. . . Excerpts from letters received by the Editors of the Journal during the publication of the series of Shakespeare articles
Congratulations of the highest order are due Richard Bentley, Chicago attorney, author of "Elizabethan Whodunit: Who Was ' William Shake- Speare'?"
Without question, it is one of the most interesting articles I have ever read in any periodical. It was so fascinating that I took the copy home for my wife to read. I had never done this before with a legal magazine. She was delighted, pronounced it "excellent and intriguing". Now, she asks me to get another copy from you so that she can send it to a friend in Massachusetts . . .
It truly puzzles the will to see Mr. Bentley and Mr. Ogburn embarking on their sleeveless errand--the most bootless of all quests--the attempt to prove Shakespeare was not Shakespeare. . .
New York, New York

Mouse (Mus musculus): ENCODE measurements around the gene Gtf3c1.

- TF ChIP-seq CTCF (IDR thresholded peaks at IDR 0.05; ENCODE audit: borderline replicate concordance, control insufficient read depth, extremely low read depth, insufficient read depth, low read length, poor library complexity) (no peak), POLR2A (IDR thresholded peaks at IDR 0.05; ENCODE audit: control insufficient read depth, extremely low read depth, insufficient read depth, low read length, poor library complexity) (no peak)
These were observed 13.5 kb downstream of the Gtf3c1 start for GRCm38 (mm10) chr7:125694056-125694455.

Any lawyer knows that a case can be built by a process of accepting favorable evidence and rejecting inconsistent evidence. Both Richard Bentley and Charlton Ogburn make the same errors. It is assumed that the writer of the plays must have been a lawyer, must have had knowledge of the Court, must have been college bred and must have been a gentleman. It is assumed that the writer of the plays must have been De Vere, because the Earl of Oxford was all of these things, and there seems to be some mystery about his life. The writer of the plays must have been the Earl of Oxford. . .